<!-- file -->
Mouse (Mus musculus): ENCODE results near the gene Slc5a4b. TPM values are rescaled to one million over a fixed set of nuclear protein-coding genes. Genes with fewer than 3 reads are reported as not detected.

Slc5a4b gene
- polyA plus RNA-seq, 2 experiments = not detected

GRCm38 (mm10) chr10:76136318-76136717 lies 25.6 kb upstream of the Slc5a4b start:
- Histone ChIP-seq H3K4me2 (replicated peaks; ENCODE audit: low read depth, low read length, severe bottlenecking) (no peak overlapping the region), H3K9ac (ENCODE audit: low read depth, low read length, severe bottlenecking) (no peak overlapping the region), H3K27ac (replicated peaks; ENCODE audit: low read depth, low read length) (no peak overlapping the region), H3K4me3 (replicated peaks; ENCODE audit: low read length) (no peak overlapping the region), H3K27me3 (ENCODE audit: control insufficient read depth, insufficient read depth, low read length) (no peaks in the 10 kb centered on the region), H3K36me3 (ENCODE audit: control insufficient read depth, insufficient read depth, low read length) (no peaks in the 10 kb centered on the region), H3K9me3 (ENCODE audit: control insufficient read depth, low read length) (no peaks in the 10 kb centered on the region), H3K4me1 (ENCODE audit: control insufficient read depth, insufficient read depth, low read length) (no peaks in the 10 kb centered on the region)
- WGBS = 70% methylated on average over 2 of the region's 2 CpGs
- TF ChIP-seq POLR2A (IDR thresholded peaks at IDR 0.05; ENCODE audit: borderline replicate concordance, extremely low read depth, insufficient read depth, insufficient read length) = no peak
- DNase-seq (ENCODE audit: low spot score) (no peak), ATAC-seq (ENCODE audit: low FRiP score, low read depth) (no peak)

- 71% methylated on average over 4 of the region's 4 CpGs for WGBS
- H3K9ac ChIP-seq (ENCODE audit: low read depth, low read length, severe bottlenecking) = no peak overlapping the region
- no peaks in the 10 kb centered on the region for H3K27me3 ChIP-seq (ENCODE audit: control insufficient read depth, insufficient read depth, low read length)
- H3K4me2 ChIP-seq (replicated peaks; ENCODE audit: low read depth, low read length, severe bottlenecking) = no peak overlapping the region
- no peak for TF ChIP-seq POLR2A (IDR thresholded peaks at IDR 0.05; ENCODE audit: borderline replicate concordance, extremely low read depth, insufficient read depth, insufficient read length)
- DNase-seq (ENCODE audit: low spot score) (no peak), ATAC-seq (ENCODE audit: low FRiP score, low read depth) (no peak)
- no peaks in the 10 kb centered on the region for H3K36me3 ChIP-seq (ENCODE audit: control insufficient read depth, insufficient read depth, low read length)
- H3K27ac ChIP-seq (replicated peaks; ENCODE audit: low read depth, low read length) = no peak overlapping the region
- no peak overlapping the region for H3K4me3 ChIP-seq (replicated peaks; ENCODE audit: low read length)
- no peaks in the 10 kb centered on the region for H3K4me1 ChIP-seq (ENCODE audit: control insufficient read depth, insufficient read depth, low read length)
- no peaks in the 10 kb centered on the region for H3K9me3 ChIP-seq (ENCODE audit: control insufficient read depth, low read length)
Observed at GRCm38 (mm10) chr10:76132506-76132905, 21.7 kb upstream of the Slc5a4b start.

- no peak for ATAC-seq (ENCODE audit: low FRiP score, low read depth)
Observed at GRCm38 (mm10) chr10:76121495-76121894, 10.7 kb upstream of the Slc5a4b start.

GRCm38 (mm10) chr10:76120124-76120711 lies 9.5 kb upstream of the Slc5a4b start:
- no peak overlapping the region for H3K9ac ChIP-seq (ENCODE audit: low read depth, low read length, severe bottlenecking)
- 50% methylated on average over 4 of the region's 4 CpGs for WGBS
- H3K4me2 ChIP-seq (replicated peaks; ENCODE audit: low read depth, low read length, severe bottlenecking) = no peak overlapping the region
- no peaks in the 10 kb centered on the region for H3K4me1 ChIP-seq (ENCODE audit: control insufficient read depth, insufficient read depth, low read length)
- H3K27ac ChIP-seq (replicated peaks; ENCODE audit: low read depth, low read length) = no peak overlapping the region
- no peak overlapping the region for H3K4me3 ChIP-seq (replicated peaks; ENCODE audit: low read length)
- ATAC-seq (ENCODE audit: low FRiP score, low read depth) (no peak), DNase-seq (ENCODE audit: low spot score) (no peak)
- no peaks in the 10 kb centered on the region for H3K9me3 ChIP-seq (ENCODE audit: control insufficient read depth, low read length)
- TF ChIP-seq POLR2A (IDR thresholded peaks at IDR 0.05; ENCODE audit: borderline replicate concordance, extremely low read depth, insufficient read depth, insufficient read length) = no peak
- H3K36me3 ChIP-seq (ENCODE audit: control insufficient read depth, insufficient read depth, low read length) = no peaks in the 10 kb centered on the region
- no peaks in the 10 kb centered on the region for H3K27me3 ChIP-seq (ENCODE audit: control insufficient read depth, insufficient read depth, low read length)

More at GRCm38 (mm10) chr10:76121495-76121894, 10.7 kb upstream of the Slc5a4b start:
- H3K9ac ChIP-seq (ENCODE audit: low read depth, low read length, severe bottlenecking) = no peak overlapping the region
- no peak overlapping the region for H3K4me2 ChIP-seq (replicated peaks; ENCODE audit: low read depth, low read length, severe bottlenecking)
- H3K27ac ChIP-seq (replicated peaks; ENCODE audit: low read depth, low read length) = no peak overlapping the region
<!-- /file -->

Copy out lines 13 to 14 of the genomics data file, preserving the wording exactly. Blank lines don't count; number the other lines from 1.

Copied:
- no peak for TF ChIP-seq POLR2A (IDR thresholded peaks at IDR 0.05; ENCODE audit: borderline replicate concordance, extremely low read depth, insufficient read depth, insufficient read length)
- DNase-seq (ENCODE audit: low spot score) (no peak), ATAC-seq (ENCODE audit: low FRiP score, low read depth) (no peak)